Here are the top ten wrestling episodes you can stream on Hulu right now, as of today, March 20, 2018.
Some people stand in the darkness. Afraid to step into the light. Some people need to help somebody, when the edge of surrender’s in sight. When it comes crashing down and it hurts inside, you gotta take a stand it don’t help to hide. I am a real American. Forever and always, I’m always here.
Just as I was able to seamlessly mash up “Real American” and “I’m Always Here”, so were the producers of Baywatch who brought together two of the most popular, half naked, blondes of the 90’s.
Season 6, Episode 18
I know not all British sitcoms are going to be Fawlty Towers, The Young Ones, Peep Show, The Office, or even The IT Crowd, but who knew England could give the U.S. a run for its money when it comes to producing dumbed-down tripe. Rumble is not only offensive to British sitcoms, but sitcoms in general and, more specifically, to professional wrestling.
Scrubs was a great show. Its use of flashbacks and day dreaming, fantasy sequences were a large part of the reason why it was great. What made it even better was this episode in which Zach Braff’s character, J.D., goes full-on 80’s wrestler in a wrestling promo fantasy sequence.
With the announcement of Camp WWE being a new show on the WWE Network, along with a bunch of other shows that add little to no value to the network (just give us new episodes of Legends of Wrestling already, dammit!), it’s only fitting we take a look at this wrestling-themed sketch from Robot Chicken since it’s brought to you by the same people who are making Camp WWE: Seth Green and Stoopid Buddy Stoodios.
In the late 80’s/early 90’s, Hulk Hogan wasn’t the only household wrestling name when it came to outside film and TV projects. In fact, Roddy Piper and Jesse Ventura were in A LOT better movies than Hogan was. I’ll always choose Jesse Ventura in The Running Man over any Hogan vehicle, except for maybe No Holds Barred. That movie is an undeniable classic to seven-year-old me. And Roddy Piper is basically pro wrestling’s Samuel L. Jackson, he’ll take any role so long as the check clears. As of this writing he has five projects in post-production.Yet, Ventura and Piper’s combined star power wasn’t enough to get their one-hour pilot, Tag Team, picked up for a full season. Which is a shame when you consider Thunder in Paradise ran for 22 episodes.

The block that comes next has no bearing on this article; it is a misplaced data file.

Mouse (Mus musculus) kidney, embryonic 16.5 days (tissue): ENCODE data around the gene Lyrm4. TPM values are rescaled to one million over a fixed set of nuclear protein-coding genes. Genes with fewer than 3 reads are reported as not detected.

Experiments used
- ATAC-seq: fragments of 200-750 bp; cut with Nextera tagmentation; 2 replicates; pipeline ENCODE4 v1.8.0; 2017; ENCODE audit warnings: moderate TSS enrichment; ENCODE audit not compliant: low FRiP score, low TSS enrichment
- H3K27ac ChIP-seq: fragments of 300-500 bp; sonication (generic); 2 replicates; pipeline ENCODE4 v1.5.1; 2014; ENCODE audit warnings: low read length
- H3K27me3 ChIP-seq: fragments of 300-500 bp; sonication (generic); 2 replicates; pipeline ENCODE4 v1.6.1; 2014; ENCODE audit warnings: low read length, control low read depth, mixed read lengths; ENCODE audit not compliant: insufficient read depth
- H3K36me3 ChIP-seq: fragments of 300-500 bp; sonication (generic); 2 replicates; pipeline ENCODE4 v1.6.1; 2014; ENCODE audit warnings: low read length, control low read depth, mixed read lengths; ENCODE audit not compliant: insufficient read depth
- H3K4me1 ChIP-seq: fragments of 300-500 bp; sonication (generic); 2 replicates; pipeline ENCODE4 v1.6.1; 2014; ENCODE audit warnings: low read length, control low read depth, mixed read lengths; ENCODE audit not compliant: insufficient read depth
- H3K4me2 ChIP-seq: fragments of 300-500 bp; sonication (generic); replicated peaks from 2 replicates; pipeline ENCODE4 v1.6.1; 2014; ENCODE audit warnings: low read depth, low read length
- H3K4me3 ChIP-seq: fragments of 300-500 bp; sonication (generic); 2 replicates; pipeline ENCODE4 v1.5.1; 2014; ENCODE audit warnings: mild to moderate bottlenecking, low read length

If you’re a regular live-tweeter during Raw or WWE “special events”, or if you’re someone who just happens to peruse the twitter timeline of WWE-themed hashtags, chances are you might’ve stumbled across tweets from Melissa Joan Hart, A.K.A. Clarissa from Clarissa Explains It All A.K.A. Sabrina from Sabrina, the Teenage Witch, in which she tweets about said WWE-themed hashtags.
And if you’re anything like me, you instantly started following her on Twitter because her love of wrestling instantly made you forget about her Who’s the Boss? reimagining Melissa & Joey. Turns out Melissa’s love of wrestling might date back to the Attitude Era when she wrestled Billy Gunn on an episode of Sabrina.
“History of Wrestling”
Season 2, Episode 5
A character named Uncle Grandpa immediately draws to mind inbreeding. Luckily, that’s not the case, but he’s definitely out there. Given that the “History of Wrestling” is the extent of which I am able to judge Uncle Grandpa on, I’m going to go out on a limb and also say it’s kind of stupid. But hey, I’m not the intended demographic and I liked Beavis & Butthead growing up, so what the hell do I know? I will say that Uncle Grandpa’s treatment of professional wrestling wasn’t that bad. For a stupid cartoon. So there’s that.